Human rights abuse

The arms trade exists to provide weapons to those who can pay for them. What the buyers do with the arms, what political approval the sales signify, and how the money could have been better spent appear irrelevant to the arms companies and their governments.

Human rights abuses are facilitated by arms sales in three main ways:

  • They can be used to carry out human rights abuses directly;
  • The arms sales increase the military authority of governments and their capacity for abuses;
  • The sales convey a message of international acceptance and approval.
UK arms buyers on the Foreign Office’s list of countries with “the most serious wide-ranging human rights concerns”
Human Rights and Democracy 2010 Foreign & Commonwealth ofice Report

The UK Government’s 2010 Human Rights Annual Report identified 26 “countries of concern”.[1] In that year, the UK approved arms export licences to 16 of these including Israel, Libya, Pakistan, Russia and Saudi Arabia. Saudi Arabia has been the focus of UK arms promotion since the fall of the Shah of Iran in 1979.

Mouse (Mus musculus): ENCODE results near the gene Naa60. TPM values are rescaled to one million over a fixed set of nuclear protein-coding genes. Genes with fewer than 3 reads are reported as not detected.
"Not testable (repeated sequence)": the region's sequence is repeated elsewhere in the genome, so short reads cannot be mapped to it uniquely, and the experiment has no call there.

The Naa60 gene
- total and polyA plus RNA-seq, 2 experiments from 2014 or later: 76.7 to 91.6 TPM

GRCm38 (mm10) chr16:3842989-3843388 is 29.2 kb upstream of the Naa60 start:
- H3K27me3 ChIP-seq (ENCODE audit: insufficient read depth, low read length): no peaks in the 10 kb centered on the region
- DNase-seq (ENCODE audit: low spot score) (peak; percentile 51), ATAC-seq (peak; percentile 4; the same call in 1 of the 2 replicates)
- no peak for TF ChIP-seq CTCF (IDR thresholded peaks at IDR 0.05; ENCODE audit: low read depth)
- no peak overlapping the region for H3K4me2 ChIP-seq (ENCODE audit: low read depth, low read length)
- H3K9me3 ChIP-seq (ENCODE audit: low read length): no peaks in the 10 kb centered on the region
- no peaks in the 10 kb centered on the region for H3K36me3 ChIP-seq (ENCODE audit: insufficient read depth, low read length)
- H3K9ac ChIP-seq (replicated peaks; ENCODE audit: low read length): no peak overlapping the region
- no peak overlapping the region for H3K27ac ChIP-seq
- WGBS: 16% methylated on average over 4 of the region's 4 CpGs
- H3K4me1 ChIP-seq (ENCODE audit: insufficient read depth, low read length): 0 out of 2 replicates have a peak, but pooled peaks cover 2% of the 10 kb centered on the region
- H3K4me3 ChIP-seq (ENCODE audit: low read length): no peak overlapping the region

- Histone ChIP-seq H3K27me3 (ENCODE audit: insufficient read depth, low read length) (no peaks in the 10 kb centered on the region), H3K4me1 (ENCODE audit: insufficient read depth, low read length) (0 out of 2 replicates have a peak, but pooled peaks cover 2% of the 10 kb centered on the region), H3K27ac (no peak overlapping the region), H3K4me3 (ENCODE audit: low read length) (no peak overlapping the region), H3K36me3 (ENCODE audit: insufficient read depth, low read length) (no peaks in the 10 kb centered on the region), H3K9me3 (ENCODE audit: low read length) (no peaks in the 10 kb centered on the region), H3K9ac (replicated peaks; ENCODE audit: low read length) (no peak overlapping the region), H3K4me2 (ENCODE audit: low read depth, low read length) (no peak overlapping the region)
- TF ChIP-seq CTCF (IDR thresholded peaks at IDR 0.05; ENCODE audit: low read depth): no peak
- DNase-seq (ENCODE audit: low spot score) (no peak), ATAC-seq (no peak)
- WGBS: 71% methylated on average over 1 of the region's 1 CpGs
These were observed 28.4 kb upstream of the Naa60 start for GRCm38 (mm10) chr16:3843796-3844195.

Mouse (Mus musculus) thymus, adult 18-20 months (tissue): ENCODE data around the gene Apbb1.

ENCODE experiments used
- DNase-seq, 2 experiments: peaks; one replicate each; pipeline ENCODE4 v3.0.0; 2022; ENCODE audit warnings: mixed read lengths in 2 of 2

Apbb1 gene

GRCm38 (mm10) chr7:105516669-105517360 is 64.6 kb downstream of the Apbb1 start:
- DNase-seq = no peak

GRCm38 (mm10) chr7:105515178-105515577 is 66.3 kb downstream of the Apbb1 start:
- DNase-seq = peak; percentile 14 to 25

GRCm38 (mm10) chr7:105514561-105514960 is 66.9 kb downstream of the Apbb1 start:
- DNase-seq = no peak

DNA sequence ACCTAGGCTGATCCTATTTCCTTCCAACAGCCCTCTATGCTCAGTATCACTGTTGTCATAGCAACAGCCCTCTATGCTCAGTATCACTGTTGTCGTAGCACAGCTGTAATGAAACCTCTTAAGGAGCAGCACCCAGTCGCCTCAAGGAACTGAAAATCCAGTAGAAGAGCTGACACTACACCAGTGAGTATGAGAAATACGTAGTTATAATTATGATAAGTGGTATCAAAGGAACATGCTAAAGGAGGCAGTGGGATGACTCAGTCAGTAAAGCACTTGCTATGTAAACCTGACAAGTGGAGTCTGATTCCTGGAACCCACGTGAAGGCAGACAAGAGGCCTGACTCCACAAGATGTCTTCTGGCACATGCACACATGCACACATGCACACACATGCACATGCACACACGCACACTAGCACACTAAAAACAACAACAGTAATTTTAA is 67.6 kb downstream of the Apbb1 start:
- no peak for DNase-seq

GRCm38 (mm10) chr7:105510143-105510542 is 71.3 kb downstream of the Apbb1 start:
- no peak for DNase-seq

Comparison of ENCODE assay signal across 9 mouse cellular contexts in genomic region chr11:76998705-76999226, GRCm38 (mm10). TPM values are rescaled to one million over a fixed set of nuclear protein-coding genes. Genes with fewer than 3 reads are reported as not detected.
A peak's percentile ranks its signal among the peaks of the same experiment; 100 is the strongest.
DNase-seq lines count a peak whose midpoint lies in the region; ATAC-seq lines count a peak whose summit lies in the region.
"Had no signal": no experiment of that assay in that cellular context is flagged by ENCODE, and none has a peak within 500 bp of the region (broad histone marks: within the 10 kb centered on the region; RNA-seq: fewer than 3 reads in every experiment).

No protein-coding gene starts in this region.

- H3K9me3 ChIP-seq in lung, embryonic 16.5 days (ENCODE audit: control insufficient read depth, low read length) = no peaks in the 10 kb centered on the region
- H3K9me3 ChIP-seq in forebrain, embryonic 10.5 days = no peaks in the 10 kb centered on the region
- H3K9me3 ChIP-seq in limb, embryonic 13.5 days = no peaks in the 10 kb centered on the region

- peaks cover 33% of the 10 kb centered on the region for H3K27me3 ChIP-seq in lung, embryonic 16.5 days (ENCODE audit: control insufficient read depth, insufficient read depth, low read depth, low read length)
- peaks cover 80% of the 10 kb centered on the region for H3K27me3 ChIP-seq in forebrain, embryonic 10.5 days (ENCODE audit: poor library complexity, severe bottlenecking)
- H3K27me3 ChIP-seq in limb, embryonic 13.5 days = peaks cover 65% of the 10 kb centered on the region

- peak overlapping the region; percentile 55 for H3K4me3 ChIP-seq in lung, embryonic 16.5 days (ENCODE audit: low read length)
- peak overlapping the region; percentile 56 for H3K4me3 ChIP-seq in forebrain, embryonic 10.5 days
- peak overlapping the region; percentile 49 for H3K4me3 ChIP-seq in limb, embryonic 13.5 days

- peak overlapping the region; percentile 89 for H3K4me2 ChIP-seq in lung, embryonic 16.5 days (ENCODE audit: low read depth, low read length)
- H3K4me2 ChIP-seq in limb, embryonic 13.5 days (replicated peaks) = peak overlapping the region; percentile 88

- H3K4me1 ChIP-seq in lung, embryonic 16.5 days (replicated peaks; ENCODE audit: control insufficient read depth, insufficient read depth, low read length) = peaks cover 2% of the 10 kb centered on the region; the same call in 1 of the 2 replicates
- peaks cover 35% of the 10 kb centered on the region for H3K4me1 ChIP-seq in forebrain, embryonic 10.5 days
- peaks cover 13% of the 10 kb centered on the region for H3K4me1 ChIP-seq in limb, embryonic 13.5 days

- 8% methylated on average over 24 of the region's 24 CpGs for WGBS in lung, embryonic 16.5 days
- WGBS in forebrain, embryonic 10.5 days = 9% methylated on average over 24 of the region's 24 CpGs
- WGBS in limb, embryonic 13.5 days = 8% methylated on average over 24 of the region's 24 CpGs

The impact of arms sales was evident in the Middle East and North Africa in early 2011. UK arms were used in the suppression of protest in Bahrain and Libya. When the Libyan protests became a civil war, the whole range of weaponry supplied by UK and others would have been brought to bear by Colonel Gaddafi.

As protests in countries in the region developed, supplier governments were left embarrassed; unsure as to whether to publicly celebrate the will of the people or to play the protests down and continue supporting authoritarian regimes. But the reality of their position became obvious as the routine arming of regimes came to light.


  1. Foreign and Commonwealth Office, Human Rights and Democracy: The 2010 Foreign & Commonwealth Office Report, March 2011
Page created 2 August 2011
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